Updated: Feb 26
If you are learning how to play an instrument, or even if you are an advanced player already, you will certainly learn the benefits of recording your self playing as often as you can.
Many are the benefits of recording yourself playing, and here are a few:
You will have a tangible way to assess if you are playing correctly
It gives you a great sense of achievement
You can share your progress with your teacher if learning remotely
So here I would like to explore easy ways in which you can achieve this. Many players who are not familiar with recording technology view this as something complex that can only be done in professional studios. This is simply not true anymore, and I will give you the tools to get started today.
First option: go mobile
Keep it simple is the message here. If you have a busy life and therefore limited time to practice your instrument, you want to just pick it up and play. And you want the recording process to be simple and seamless.
The easiest way is to leverage on your phone or tablet, which are perfectly capable of recording your instrument. If you are a guitar or bass player, please check this article where I describe options to connect your guitar to an iPhone or an iPad.
In essence, my recommendation if you have an iPhone or an iPad is to use an Apogee Jam, which is by far the best mobile guitar interface I've tested to date. And then leverage on the fact that these devices have Garage Band installed for free.
Garage band will allow you not only to record, but also set a metronome for practice, jam with drum sounds and other instrument loops, and even save your project for further production steps.
Second option: go bundle
If you are a guitar player for example, you probably have to invest in a decent guitar amplifier. This is not a mandatory step however, as I've seen many players rely on guitar apps at the beginning, and then switch to amp modelling, thus never really going down the plain guitar amp route. But a bundle like the Boss Katana series will allow you to have a small practice amp that also doubles up as a USB audio interface for your computer. So you can use it to practice in a more 'traditional' way, but also as your only audio interface for recording.
Keyboard players can for example leverage on the simplicity of MIDI controllers which allow them to record into virtually any DAW (digital audio workstation).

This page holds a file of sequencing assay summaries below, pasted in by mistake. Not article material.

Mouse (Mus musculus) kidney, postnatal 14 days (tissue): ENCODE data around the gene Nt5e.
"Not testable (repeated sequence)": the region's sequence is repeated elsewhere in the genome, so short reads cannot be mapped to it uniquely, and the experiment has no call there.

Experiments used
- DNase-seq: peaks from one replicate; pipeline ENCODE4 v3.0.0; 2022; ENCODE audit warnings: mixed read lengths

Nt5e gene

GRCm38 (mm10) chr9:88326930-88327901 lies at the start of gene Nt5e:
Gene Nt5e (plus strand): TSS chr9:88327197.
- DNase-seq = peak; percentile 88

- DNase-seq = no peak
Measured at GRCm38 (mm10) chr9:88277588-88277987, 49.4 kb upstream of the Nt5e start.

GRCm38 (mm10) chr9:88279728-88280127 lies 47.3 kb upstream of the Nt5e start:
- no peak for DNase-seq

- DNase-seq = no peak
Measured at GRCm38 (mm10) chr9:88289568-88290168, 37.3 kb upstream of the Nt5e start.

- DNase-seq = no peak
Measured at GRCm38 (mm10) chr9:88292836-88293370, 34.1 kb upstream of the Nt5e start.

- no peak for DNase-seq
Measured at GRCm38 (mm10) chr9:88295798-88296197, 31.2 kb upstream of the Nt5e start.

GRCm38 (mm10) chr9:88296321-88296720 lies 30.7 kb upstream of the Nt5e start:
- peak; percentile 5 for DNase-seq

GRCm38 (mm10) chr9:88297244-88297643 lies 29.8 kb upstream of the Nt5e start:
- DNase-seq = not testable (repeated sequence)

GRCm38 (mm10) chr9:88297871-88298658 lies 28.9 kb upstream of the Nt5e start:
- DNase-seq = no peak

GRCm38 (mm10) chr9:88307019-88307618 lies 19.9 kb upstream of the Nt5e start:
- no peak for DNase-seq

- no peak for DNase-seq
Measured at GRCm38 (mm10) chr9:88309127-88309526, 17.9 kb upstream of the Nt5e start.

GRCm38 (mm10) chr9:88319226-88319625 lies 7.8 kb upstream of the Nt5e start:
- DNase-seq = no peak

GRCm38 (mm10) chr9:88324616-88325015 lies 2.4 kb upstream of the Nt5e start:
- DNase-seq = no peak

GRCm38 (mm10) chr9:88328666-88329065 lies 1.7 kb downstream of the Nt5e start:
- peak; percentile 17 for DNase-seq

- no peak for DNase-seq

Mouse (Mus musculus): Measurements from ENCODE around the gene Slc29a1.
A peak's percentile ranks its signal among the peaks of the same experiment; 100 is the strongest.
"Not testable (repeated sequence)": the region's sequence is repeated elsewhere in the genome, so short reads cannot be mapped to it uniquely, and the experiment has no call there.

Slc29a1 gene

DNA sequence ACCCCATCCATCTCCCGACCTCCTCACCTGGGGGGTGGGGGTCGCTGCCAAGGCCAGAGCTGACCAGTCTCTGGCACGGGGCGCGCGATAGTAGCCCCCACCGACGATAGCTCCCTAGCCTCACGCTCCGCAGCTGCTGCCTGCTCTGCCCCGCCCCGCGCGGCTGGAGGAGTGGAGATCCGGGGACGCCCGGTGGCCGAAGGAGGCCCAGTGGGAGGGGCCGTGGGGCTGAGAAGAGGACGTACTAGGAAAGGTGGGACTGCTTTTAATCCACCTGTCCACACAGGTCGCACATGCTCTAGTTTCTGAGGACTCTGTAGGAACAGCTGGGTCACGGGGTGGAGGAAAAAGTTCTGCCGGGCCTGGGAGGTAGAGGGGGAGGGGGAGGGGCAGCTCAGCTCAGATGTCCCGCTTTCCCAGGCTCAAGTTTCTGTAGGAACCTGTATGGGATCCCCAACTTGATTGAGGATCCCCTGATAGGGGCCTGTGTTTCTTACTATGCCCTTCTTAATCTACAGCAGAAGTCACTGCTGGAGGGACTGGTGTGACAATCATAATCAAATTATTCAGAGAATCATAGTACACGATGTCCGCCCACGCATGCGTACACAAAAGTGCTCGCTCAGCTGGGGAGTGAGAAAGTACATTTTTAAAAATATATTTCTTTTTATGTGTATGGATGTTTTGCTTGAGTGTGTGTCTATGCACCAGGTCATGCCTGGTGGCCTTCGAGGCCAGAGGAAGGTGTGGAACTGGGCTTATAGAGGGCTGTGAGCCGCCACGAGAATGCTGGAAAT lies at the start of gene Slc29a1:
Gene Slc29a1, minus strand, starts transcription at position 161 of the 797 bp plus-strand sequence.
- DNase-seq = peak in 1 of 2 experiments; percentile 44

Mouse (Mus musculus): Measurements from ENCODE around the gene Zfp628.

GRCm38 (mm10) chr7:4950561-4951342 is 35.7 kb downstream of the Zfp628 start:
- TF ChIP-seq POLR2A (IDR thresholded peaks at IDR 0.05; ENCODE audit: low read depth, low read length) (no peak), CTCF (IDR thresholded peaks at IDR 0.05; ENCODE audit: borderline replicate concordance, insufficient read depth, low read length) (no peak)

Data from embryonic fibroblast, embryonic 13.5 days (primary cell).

In relation to the first option, this has a bit more cost involved, and it's less mobile. But it would give you a platform to complete your music production: you could be recording straight into Pro Tools, Logic Pro X or equivalent, and then following on with the full production of your song from there.
Third option: go pro
Now the more advanced option is to invest in a professional audio interface for your studio, which will be able to record not only your instrument but also vocals if you also get a microphone. If you are a guitar or bass player and don't have a separate amp, you would have to turn on your computer and use software or a DAW hosting plugins every time you want to play. So most likely you will want to have a small practice amp as well as the interface.
Times have changed, professional interfaces are cheap these days; my top pick in this category is the Focusrite Scarlett solo.
Like the previous one, this option will also allow you to record yourself playing straight into a DAW and even allows you to record other instruments and have a full music production studio going.
Note: if you play keyboards or piano, you could get a MIDI controller with MIDI via USB, which does not require an audio interface to work with your favourite DAW. That way you can get to your recording goal with the minimum investment possible.
There are easy and relatively inexpensive ways to record yourself playing and you should start as soon as possible. The benefits for your playing are multiple, and you might as well start getting into the music production cycle as well as one thing leads to the other.